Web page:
How to Migrate Magento (Adobe Commerce) to Shopify

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Migrating your eCommerce store from Magento (Adobe Commerce) to Shopify can seem daunting, but it doesn’t have to be.

In this post, we’ll walk you through the process step-by-step and show you how to make the switch smoothly and efficiently.

So whether you’re looking for a more user-friendly platform or ready to take your business to the next level, read on for our migration process top tips on making the move to Shopify.

What’s covered in this post:

  1. Why Move from Magento to Shopify?
  2. The Migration Process Options and Positives and Negatives?
  3. Manual Migration
  4. Magento to Shopify Migration Using a Migration Tool
  5. Hire a Developer or Agency

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Why Move from Magento (Adobe Commerce) to Shopify?

Graphic with the text, "Shopify businesses saw a 505 increase in sales in 2019".

According to Statista, businesses with Shopify eCommerce stores saw a 50% increase in sales during 2019.

It’s only behind WooCommerce as the most used online store platform in the UK, but it appears to be the fastest-growing.

The main reason people choose to move their Magento (Adobe Commerce) store over to Shopify is the easy-to-use interface. It’s much more user-friendly and takes no time to set up.

Shopify is also a fully hosted solution, meaning your monthly costs are all under one platform, which can be much easier to manage.

If you’re a business with an in-house developer or a developer yourself, then Magento is a very flexible platform. However, paying a developer each time you want something completed is likely to be time-consuming and expensive if you’re a small to medium enterprise. If this is the case, Shopify is an excellent option for you as a lot of its functionality has been designed so that the merchants can make changes themselves.

Shopify is easy to use

Magento is open-source software, so it’s often chosen for its flexibility. This can be a popular choice for developers, but Magento is difficult to use for most people.

Shopify is easy to set up, and it’s possible to create your account and set up a theme in just a few hours.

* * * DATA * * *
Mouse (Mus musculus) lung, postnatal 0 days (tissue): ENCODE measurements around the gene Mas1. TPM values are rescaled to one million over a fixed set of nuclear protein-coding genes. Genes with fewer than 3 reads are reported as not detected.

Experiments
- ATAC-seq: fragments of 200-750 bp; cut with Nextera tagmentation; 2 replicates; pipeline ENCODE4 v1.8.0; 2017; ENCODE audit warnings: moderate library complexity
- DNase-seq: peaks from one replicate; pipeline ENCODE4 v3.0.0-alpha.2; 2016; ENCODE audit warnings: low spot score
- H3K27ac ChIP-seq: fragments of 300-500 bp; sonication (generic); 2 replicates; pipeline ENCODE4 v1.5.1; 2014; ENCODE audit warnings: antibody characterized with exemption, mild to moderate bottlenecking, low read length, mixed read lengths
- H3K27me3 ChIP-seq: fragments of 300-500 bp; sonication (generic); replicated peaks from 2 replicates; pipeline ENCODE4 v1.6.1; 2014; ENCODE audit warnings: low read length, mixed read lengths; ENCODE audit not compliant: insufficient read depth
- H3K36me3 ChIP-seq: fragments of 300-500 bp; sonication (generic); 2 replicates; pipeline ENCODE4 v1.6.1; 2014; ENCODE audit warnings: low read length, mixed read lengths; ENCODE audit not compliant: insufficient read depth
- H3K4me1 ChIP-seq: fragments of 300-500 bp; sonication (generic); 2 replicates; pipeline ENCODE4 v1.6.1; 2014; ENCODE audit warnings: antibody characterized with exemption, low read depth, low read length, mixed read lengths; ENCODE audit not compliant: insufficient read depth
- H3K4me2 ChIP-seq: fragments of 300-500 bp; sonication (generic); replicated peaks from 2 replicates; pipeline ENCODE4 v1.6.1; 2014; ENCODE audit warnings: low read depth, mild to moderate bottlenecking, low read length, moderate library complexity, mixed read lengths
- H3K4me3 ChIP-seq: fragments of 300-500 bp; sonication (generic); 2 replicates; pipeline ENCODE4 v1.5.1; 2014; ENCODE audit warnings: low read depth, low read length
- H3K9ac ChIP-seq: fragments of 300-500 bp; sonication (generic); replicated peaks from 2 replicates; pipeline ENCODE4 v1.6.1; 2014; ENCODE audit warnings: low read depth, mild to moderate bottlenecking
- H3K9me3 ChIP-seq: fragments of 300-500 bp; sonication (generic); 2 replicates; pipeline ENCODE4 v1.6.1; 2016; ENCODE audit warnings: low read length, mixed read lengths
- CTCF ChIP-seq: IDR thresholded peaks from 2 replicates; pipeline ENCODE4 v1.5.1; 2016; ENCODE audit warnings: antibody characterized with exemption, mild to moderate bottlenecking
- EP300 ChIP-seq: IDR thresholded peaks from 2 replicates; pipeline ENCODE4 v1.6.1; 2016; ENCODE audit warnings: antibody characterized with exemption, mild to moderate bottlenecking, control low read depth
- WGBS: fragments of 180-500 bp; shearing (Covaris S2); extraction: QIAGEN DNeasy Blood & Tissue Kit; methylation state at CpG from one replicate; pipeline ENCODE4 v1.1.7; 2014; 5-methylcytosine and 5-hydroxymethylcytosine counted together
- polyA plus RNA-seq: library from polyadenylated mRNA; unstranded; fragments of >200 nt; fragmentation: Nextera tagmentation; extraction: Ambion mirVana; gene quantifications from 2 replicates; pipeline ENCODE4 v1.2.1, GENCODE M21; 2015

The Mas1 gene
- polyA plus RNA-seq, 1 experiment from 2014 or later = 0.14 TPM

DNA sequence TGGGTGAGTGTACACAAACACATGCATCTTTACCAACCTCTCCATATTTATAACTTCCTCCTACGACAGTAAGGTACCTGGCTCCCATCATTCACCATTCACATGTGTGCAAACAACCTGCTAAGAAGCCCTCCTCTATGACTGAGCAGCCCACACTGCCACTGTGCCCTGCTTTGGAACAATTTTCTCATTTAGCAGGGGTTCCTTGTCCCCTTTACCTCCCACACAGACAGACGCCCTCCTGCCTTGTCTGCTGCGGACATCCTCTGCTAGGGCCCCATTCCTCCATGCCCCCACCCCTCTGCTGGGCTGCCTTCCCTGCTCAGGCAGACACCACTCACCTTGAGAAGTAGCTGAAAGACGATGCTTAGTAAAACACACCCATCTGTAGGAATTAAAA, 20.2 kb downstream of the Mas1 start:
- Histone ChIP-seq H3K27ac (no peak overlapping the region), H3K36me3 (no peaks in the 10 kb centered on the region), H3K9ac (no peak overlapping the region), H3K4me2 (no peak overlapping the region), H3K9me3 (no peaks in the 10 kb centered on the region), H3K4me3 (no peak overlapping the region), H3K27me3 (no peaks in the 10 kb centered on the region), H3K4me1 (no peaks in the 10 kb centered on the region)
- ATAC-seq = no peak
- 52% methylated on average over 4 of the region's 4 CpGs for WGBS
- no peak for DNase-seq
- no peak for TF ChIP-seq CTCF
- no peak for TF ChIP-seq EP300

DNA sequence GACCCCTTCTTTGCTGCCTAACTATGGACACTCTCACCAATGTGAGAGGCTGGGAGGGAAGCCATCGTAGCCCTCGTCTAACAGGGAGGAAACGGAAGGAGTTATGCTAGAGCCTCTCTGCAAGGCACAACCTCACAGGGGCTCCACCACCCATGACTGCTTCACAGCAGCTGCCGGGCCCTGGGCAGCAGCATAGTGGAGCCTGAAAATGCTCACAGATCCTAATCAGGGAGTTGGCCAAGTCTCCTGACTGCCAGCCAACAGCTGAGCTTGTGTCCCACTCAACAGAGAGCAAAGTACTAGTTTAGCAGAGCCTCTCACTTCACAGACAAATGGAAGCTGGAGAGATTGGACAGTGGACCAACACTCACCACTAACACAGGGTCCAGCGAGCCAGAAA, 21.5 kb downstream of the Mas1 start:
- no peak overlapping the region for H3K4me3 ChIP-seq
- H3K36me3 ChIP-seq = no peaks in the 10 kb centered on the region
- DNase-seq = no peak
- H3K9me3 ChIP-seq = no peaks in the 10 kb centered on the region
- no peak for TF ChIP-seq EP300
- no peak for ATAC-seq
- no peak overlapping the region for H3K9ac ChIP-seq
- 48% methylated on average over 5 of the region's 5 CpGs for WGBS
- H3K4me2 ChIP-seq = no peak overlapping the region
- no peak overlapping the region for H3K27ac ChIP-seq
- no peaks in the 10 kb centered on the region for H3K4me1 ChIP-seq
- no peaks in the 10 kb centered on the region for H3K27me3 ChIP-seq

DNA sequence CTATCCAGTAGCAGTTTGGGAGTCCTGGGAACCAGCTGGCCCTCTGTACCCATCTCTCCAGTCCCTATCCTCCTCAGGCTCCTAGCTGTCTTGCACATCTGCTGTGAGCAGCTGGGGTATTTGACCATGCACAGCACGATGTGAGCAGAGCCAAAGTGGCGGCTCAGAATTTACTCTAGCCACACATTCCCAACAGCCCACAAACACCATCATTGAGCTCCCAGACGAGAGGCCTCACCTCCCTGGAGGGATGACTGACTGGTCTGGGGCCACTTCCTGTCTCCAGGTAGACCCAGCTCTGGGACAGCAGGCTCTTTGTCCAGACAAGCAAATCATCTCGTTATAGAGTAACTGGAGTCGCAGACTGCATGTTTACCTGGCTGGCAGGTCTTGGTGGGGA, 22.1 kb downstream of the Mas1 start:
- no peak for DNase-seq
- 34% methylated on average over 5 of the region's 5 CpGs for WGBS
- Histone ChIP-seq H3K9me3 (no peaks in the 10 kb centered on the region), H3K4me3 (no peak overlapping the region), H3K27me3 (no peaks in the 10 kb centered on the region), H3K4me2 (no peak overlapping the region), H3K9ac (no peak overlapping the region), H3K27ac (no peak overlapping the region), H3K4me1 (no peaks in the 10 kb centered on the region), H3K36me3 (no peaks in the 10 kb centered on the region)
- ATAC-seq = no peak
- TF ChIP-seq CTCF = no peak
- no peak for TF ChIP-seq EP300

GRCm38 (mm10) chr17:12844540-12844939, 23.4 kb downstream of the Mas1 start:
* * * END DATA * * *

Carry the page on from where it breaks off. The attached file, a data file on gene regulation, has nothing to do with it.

It’s also easy to customise with a drag-and-drop website builder that allows you to move elements around the page, change theme colours and fonts and set up a drop-down menu.

There’s a wide range of ready-to-use themes

Both the Magento (Adobe Commerce) store and Shopify have a great number of themes to pick from. The difference is that Shopify’s themes have all been designed with eCommerce in mind.

On average, Shopify themes are cheaper than those on the Magento store, with prices to suit most pockets. Once you’ve selected one, it’s easy to customise it with your branding, moving and resizing elements and adding features without involving a developer.

It has great sales & marketing features built-in

As we’ve mentioned, Shopify is set up with eCommerce in mind, so it stands to reason that Shopify has some great features.

It’s possible to sell in different languages, partner with courier services through your online store, sell across multiple platforms like Amazon, Facebook, Instagram or Pinterest, and send automatic abandoned cart emails.

It’s likely possible to do ‌all this with Magento, but often this is through extensions, which can be expensive and fiddly to install.

It has better payment options for small to medium enterprises

The Magento store has plenty of good payment options, but they are ideal for bigger businesses, like WorldPay. Smaller options, again, need to be implemented via an app or extension.

With Shopify, it’s easy to allow users to pay through the most well-known payment methods, such as Mastercard, Visa, Paypal, Apple Pay and Google Pay.

Its support and learning are comprehensive

Shopify gives its users 24/7 access to support via both phone and live chat and email support if needed.

Because Shopify is so well-loved the world over, its wealth of resources in its learning centre covers almost everything you could need to know, and it has a broad community ready to answer everything else.

Shopify has flexible pricing options

Shopify is an all-in-one solution, so one monthly cost will include almost everything you need to start your store. This includes your hosting and SSL certificate, whereas these are extras in a Magento (Adobe Commerce) store.

Whilst most themes and apps are an optional extra, Shopify has three pricing options plus a Lite version — essentially a button that a merchant can place on another website — and Shopify Plus for bigger businesses. A basic package starts at as little as £19 per month, making it affordable for smaller businesses.